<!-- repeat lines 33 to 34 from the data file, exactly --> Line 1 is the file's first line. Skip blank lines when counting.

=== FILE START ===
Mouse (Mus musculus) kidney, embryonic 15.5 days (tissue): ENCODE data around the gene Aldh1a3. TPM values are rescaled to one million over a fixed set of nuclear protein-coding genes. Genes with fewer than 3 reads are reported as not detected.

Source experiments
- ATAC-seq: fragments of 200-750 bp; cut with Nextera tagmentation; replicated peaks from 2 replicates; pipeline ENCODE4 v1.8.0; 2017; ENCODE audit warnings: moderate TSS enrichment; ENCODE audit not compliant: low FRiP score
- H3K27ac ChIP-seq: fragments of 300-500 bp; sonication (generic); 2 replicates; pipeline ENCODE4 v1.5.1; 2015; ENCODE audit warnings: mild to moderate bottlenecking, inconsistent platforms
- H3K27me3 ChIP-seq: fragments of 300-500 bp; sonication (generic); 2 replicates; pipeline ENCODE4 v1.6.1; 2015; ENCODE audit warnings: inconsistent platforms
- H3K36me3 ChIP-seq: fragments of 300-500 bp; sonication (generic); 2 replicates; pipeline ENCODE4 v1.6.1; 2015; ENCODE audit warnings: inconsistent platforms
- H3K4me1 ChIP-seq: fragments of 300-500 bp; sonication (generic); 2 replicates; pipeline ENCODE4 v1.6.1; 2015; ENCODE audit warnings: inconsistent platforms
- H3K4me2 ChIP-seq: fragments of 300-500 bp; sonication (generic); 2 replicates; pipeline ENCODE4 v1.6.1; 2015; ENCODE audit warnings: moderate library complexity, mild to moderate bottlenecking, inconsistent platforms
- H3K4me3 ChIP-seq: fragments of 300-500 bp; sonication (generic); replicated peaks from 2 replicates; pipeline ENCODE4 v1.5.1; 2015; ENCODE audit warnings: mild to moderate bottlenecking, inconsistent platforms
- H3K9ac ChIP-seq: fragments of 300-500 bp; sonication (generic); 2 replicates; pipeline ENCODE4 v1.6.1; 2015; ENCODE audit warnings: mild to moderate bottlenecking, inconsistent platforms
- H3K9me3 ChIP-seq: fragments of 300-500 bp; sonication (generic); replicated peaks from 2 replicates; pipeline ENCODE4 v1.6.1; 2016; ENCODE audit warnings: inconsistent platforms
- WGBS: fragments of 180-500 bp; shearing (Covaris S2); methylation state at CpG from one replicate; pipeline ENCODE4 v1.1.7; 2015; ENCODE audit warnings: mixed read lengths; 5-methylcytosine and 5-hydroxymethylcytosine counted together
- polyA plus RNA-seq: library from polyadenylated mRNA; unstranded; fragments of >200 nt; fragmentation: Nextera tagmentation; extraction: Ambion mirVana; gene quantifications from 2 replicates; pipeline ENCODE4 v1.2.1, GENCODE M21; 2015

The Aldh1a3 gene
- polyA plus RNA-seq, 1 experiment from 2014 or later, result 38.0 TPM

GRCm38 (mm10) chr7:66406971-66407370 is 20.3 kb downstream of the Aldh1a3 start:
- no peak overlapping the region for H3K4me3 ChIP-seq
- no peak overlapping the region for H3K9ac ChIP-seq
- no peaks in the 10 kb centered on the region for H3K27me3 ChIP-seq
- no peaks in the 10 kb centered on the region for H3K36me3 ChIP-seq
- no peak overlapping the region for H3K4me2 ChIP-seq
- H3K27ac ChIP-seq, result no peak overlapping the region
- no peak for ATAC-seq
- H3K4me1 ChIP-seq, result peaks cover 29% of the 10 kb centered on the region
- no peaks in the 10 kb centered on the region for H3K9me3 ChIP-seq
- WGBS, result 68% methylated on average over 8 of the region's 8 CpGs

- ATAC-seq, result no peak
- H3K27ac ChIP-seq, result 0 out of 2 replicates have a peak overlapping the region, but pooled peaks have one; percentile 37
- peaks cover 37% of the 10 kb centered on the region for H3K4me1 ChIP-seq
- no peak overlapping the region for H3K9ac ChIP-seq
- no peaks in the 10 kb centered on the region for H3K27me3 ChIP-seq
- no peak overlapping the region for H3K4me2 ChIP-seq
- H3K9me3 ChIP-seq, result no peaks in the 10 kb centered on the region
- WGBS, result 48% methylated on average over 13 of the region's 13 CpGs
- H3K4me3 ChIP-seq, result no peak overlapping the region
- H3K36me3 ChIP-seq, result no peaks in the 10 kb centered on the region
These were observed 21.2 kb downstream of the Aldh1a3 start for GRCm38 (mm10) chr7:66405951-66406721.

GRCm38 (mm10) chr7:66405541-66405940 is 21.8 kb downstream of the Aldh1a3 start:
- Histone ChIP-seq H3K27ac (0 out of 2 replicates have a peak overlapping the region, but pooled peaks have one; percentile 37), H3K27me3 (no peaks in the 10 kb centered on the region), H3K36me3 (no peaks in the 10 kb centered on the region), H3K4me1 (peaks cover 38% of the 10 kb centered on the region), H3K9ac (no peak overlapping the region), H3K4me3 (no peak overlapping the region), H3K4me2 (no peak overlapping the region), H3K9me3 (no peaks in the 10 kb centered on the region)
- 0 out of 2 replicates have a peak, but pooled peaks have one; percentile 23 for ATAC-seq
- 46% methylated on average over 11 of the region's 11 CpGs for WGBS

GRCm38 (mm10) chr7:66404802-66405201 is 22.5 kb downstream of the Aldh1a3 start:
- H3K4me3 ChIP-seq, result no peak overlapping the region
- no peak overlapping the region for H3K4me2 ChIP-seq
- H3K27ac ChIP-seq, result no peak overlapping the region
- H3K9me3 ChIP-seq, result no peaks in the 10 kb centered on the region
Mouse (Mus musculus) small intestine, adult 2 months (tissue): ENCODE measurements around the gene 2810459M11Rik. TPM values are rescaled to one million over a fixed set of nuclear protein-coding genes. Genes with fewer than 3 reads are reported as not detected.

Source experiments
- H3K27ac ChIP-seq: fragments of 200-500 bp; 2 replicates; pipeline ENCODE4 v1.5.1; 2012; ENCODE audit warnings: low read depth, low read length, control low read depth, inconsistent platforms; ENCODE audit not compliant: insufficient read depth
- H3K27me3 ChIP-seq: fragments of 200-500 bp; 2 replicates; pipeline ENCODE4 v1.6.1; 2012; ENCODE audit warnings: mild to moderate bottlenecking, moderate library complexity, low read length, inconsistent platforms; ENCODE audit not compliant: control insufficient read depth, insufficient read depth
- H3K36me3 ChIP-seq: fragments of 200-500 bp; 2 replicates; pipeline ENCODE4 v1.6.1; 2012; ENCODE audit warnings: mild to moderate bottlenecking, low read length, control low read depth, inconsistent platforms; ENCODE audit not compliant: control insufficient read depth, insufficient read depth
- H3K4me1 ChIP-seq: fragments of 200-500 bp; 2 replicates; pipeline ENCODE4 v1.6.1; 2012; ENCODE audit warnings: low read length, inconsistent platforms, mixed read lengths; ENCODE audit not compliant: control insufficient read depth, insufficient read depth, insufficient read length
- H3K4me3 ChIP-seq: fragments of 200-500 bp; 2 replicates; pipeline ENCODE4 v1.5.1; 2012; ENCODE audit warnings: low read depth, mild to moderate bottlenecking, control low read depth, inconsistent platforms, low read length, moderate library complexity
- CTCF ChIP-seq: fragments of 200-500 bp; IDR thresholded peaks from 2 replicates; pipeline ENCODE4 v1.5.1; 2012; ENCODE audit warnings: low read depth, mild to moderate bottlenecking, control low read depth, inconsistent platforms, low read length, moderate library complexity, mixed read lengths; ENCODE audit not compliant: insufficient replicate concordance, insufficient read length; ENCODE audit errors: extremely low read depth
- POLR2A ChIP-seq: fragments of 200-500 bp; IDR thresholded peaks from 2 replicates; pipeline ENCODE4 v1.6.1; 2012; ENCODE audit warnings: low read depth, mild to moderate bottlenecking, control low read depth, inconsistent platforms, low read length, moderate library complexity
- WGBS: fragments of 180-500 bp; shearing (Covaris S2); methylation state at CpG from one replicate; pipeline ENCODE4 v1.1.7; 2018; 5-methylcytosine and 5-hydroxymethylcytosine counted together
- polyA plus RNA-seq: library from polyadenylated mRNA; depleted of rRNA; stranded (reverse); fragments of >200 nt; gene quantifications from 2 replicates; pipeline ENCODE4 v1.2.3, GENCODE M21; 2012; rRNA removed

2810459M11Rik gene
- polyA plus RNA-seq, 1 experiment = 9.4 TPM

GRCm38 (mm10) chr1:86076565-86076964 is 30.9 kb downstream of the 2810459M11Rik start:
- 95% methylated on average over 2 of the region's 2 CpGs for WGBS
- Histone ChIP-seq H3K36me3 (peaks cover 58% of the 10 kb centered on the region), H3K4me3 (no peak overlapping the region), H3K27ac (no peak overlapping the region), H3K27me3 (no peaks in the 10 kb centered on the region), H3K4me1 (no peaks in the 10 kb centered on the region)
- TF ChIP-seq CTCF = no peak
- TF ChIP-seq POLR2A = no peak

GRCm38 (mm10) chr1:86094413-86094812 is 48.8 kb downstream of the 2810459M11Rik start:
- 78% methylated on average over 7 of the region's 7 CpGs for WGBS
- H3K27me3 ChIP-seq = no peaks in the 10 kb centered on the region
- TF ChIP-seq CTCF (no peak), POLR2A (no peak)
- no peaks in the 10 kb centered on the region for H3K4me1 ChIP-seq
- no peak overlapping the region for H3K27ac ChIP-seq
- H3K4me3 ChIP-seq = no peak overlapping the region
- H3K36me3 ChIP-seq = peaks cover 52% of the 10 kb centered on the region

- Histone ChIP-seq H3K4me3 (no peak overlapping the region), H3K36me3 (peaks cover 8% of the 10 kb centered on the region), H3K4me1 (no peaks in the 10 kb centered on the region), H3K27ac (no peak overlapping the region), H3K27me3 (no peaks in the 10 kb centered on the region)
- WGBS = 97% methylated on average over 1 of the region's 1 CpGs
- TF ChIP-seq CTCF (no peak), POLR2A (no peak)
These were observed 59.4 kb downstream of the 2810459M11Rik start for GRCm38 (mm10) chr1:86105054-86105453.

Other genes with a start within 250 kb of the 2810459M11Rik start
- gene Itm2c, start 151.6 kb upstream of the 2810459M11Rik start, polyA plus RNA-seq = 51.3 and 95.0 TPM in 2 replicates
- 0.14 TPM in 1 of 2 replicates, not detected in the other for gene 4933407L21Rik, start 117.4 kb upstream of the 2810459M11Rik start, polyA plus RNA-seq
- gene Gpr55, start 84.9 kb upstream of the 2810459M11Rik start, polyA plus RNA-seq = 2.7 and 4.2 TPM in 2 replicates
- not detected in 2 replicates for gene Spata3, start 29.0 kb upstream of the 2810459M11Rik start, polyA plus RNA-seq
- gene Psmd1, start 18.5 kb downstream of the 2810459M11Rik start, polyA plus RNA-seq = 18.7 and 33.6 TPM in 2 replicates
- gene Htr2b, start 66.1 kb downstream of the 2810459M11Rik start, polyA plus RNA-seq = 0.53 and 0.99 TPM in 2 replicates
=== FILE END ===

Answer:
- H3K9me3 ChIP-seq, result no peaks in the 10 kb centered on the region
- WGBS, result 48% methylated on average over 13 of the region's 13 CpGs